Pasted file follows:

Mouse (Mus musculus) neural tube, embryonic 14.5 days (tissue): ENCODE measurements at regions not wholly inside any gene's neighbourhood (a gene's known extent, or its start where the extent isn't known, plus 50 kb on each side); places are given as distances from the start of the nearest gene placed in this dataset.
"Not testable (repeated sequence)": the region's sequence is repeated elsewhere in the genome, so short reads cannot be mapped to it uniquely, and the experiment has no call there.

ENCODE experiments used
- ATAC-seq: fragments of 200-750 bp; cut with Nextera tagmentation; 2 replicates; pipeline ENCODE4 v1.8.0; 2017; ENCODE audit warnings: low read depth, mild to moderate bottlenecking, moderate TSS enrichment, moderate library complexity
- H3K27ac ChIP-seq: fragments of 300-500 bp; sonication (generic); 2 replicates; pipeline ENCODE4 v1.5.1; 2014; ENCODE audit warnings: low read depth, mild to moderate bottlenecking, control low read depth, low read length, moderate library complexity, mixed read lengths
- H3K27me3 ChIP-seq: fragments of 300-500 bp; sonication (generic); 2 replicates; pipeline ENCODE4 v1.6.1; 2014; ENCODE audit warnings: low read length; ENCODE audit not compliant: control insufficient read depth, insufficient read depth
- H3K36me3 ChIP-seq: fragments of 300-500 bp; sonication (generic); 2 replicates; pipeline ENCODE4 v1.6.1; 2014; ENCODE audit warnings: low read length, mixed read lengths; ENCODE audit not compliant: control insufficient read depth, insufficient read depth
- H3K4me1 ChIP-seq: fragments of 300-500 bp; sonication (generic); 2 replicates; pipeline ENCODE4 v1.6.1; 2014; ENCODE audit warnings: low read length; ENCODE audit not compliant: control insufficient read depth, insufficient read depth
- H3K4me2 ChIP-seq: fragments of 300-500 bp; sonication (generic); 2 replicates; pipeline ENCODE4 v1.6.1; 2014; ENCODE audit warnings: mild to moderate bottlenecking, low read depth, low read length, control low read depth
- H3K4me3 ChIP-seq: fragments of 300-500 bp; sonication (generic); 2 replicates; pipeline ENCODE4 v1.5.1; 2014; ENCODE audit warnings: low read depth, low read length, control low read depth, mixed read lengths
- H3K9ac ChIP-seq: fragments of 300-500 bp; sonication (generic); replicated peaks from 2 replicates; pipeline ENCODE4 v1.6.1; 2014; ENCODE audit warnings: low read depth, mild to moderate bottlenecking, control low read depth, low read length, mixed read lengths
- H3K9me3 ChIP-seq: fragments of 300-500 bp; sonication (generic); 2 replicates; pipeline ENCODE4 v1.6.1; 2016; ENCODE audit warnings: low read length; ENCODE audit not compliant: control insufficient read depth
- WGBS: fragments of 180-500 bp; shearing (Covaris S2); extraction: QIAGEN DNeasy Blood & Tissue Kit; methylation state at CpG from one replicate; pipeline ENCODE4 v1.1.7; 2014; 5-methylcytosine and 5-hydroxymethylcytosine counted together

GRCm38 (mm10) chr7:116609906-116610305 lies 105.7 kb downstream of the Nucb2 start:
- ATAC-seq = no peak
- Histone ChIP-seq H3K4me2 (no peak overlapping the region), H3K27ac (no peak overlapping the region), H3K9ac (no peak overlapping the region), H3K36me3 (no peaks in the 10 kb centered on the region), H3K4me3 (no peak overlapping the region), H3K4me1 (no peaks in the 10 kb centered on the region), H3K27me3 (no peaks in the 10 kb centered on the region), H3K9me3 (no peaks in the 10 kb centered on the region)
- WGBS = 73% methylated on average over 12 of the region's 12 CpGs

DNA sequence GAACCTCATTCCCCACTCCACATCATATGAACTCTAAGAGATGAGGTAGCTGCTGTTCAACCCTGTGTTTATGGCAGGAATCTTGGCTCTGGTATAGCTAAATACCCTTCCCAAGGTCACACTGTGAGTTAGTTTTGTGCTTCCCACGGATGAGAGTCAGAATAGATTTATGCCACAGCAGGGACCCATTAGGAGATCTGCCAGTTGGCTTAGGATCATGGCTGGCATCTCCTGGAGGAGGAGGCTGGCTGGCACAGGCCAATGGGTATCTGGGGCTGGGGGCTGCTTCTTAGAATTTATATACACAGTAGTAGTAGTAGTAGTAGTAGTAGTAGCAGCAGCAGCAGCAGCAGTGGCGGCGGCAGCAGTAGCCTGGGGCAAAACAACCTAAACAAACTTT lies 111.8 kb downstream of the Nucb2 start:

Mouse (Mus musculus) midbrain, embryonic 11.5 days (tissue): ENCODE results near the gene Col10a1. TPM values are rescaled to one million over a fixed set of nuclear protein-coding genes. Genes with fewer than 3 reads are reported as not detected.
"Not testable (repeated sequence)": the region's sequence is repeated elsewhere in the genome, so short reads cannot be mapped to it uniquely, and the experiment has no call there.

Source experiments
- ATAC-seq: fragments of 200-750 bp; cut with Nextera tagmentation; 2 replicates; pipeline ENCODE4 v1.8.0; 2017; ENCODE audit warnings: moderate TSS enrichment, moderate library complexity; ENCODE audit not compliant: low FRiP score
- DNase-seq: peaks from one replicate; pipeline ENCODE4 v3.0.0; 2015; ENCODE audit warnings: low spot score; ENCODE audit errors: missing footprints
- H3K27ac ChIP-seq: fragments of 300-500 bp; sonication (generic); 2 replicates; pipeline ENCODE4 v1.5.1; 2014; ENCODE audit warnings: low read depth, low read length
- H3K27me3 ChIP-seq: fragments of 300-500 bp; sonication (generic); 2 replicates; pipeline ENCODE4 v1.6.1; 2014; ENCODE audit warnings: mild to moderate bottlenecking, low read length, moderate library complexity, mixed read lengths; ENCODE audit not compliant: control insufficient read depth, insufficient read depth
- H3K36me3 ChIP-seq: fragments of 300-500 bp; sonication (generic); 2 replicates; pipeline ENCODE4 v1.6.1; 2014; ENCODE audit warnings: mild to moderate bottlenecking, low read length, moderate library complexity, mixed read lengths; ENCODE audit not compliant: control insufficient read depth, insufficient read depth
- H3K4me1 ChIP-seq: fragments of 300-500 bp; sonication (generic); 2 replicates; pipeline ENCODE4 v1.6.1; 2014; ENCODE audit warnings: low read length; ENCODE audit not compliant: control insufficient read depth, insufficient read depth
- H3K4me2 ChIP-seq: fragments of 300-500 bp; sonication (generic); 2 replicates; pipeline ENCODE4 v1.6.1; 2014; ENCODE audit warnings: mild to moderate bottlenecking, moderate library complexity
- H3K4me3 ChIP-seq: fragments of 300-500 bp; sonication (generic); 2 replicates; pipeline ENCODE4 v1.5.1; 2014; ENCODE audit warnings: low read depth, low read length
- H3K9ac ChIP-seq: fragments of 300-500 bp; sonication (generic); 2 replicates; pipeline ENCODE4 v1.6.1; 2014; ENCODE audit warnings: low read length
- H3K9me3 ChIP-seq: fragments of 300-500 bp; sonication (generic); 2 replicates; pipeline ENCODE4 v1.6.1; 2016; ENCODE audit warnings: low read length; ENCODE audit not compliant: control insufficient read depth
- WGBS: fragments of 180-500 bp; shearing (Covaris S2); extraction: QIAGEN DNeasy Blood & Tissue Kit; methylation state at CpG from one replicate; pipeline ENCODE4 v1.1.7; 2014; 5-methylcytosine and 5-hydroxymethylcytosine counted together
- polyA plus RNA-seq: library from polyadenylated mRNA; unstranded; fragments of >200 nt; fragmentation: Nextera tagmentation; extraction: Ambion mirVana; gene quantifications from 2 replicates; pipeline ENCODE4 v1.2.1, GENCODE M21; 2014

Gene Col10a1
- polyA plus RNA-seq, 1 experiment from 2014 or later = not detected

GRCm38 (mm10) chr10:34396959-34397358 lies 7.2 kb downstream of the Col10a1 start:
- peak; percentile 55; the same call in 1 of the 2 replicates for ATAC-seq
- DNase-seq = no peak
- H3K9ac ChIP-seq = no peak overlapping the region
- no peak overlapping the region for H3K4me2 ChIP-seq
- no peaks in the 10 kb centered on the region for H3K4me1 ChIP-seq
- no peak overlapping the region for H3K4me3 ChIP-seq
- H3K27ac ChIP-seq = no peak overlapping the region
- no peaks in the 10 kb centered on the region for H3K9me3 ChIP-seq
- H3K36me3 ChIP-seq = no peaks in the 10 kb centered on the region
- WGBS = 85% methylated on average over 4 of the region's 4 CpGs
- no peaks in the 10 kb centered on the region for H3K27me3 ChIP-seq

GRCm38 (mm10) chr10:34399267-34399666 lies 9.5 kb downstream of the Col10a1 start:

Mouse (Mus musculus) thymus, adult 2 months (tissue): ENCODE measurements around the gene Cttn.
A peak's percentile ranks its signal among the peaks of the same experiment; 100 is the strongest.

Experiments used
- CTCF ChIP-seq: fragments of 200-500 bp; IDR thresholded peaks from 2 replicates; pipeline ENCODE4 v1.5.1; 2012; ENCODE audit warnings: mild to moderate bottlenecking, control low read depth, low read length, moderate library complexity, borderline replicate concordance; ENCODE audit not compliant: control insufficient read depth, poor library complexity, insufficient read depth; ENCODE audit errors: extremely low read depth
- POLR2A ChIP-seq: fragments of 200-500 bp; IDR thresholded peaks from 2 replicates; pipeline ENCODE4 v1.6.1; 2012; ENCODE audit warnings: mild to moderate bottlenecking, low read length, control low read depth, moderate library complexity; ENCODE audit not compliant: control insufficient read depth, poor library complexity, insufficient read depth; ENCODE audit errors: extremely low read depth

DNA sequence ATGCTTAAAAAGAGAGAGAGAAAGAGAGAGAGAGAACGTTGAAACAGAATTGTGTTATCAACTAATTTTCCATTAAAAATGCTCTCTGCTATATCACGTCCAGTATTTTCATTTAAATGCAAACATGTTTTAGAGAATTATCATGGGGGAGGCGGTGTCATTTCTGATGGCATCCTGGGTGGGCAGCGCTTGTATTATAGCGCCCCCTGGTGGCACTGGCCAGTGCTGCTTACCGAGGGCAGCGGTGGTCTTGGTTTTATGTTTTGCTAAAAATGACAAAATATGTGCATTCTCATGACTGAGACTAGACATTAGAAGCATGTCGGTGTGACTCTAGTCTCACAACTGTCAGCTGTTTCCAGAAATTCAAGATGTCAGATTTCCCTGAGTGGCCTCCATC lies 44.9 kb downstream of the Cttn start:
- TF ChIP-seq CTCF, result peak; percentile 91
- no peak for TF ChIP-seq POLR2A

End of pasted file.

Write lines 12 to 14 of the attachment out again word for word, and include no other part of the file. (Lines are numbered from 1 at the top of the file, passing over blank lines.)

- H3K9me3 ChIP-seq: fragments of 300-500 bp; sonication (generic); 2 replicates; pipeline ENCODE4 v1.6.1; 2016; ENCODE audit warnings: low read length; ENCODE audit not compliant: control insufficient read depth
- WGBS: fragments of 180-500 bp; shearing (Covaris S2); extraction: QIAGEN DNeasy Blood & Tissue Kit; methylation state at CpG from one replicate; pipeline ENCODE4 v1.1.7; 2014; 5-methylcytosine and 5-hydroxymethylcytosine counted together

GRCm38 (mm10) chr7:116609906-116610305 lies 105.7 kb downstream of the Nucb2 start: